Gun range owner: Nothing illegal happening here

John Sablan said every person discharging a registered firearm at his Sportsland Shooting Range in Dededo has a valid firearms identification card, and is exercising their Second Amendment rights without charge.

“We are not operating a business. We don’t have a business license. We are not charging anybody to come in to shoot anything,” Mr. Sablan told Kandit, wanting to clear up what he believes is miscommunication or misinformation the attorney general may have received about what is going on at the shooting range, which does not currently have a business license to make money.

Douglas Moylan Friday morning emailed the chief of police asking that his officers issue one last warning to whoever is shooting firearms at the shooting range before arresting them. Mr. Moylan wrote, “I am aware of criminal complaints from surrounding families about shooting continuing at the Sportsland Shooting Range in Dededo, including a public media report.”

According to Mr. Moylan’s message to the police chief, the possible violation is due to a belief that shooting is occurring within 50 yards of the range’s nearest neighbor. But, Mr. Sablan said that is not the case at all.

“Guam law allows property owners to shoot in their property, 50 yards from the nearest occupied structure,” Mr. Sablan told Kandit. “This was confirmed by the AG last year. It’s perfectly legal, if you look at the law, that it clearly spells it out if you’re outside 50 yards of the nearest occupied dwelling. Everybody that comes to shoot has a valid firearms ID and their guns are registered.”

He also said investigators from the Office of the Attorney General of Guam visited his property today, and he allowed them to take measurements to prove the distance requirement.

John Sablan teaches his granddaughter how to shoot a mark 100 yards away in this picture taken in early 2023 at his Sportsland Shooting Range in Dededo. Photo courtesy of Mr. Sablan.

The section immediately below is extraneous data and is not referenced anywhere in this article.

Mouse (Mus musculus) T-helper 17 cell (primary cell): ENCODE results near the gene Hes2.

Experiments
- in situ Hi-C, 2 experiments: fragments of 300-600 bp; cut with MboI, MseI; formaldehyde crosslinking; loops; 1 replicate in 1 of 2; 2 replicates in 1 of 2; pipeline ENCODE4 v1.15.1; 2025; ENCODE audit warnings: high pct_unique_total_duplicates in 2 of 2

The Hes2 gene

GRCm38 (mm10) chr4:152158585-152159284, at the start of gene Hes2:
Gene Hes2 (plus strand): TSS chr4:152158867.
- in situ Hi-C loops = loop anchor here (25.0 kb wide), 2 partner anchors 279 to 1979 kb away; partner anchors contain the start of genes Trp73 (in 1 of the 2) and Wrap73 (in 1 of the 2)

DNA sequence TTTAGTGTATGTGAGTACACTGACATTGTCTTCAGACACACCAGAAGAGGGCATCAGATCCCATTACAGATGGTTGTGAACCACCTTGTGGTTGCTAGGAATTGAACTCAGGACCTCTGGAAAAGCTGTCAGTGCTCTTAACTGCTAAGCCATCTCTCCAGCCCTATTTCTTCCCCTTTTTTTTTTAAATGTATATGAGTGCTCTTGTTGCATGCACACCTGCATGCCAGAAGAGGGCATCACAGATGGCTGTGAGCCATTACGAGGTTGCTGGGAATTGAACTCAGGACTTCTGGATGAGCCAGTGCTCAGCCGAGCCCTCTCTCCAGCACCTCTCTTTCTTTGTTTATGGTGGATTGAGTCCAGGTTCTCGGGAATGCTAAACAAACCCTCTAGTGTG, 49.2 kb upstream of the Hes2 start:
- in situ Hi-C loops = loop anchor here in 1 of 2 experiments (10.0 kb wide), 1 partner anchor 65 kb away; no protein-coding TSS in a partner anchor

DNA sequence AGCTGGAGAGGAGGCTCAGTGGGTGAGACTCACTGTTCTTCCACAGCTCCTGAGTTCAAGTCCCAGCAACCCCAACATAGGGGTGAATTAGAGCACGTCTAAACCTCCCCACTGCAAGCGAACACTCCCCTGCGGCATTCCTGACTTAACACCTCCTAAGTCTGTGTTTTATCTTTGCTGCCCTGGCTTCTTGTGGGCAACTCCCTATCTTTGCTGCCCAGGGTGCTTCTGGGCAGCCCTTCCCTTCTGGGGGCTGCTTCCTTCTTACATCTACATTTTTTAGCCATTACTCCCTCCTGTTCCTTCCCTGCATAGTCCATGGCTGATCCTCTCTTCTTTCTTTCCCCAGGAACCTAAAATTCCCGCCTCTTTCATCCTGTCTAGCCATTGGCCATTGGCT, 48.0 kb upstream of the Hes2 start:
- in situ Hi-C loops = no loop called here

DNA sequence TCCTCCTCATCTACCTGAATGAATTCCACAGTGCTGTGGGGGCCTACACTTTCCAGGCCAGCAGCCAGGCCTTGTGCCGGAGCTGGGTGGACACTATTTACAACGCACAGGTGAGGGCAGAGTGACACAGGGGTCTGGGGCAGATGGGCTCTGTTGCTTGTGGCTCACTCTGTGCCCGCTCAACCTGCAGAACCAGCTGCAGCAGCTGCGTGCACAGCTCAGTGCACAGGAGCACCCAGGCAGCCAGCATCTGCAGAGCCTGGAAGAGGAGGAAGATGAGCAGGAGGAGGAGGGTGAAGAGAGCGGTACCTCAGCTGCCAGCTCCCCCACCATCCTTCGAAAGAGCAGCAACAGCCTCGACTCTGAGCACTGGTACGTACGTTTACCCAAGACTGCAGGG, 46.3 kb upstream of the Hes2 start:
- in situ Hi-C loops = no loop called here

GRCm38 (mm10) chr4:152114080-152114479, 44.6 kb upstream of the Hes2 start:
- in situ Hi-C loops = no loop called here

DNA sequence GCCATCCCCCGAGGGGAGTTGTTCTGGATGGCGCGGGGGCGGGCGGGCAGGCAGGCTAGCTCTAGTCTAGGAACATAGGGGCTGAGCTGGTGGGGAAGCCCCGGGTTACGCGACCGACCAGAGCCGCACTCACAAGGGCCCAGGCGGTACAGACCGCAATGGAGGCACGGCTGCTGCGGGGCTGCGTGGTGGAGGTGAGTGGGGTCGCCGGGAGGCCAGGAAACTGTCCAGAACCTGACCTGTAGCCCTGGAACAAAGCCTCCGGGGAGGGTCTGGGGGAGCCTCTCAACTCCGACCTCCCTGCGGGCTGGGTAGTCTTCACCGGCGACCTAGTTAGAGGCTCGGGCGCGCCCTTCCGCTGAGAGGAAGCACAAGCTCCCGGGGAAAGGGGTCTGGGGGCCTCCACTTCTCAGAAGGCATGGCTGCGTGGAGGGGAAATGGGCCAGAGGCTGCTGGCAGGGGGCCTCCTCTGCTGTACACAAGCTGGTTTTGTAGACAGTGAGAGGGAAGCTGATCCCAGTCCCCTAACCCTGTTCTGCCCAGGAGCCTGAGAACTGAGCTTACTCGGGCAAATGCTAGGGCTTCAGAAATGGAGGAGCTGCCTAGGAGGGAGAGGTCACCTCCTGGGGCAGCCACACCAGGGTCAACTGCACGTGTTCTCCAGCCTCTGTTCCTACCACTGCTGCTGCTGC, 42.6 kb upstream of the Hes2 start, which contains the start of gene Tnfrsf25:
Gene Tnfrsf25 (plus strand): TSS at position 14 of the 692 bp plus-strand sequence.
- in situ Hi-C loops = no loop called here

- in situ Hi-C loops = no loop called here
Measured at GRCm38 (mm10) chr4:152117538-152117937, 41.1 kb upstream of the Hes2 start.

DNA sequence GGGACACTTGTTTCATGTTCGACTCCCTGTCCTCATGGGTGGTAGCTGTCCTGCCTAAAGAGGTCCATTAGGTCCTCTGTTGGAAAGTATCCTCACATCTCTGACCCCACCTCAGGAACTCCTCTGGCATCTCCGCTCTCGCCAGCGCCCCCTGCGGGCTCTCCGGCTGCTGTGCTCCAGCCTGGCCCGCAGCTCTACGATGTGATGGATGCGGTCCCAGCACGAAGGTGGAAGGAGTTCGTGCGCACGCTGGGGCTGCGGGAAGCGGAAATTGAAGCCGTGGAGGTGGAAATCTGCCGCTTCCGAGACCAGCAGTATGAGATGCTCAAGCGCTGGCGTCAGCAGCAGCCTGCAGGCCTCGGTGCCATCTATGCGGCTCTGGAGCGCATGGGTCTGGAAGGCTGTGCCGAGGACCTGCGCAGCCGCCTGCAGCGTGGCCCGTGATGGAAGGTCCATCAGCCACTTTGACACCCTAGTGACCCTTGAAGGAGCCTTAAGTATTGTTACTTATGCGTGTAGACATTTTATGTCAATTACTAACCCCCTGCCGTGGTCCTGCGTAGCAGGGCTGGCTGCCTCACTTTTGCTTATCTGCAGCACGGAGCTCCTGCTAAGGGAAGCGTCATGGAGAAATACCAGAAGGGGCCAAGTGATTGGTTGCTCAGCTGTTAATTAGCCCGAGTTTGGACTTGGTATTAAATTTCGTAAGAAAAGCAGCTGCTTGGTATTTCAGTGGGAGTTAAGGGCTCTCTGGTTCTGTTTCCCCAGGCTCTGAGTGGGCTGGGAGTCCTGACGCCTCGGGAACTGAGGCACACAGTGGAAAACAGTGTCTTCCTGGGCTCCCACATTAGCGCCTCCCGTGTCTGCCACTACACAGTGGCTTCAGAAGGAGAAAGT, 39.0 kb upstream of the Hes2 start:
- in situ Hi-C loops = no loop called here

“We’re well within our second amendment rights,” he said.

The shooting range became a public controversy last year that resulted in a commitment by the government to reissue the business its license if it built a security fence to certain specifications. At the time, residents of the area, Mr. Moylan, and others, were concerned about stray bullets from the range hurting people within a wide radius. That included a nearby public school. Mr. Sablan said his company is well on its way to conforming with the government’s requirements.

“We have every intention of getting that license back,” he said. “We are working on the plans right now.”


  • Imelda Tanapino

      02/02/2024 at 5:51 PM

    What does the law say about your operations?

    1. Should you have a GovGuam license?
    (Yes, but you don’t have a GovGuam license.)

    2. Should you shoot within GovGuam legal limits?
    (Yes, but you are not following GovGuam legal limits.)

    How can you feel bad about Atty General Doug Moylan trying to enforce the laws and regulations enacted by the elected crooks at the GovGuam Legislature?

    You are arguing from a position of political nepotism, which is only a whisker away from felonious corruption.

    Get on the phone to your parees and try to nepotism your way out of your crimes into legality.

    Or, you could follow the law, as enacted by the corrupt GovGuam Legislature and enforced by the Attorney General of Guam.

    It’s your choice, but remember, nepotism is a no-no.

Leave a Reply

Your email address will not be published. Required fields are marked *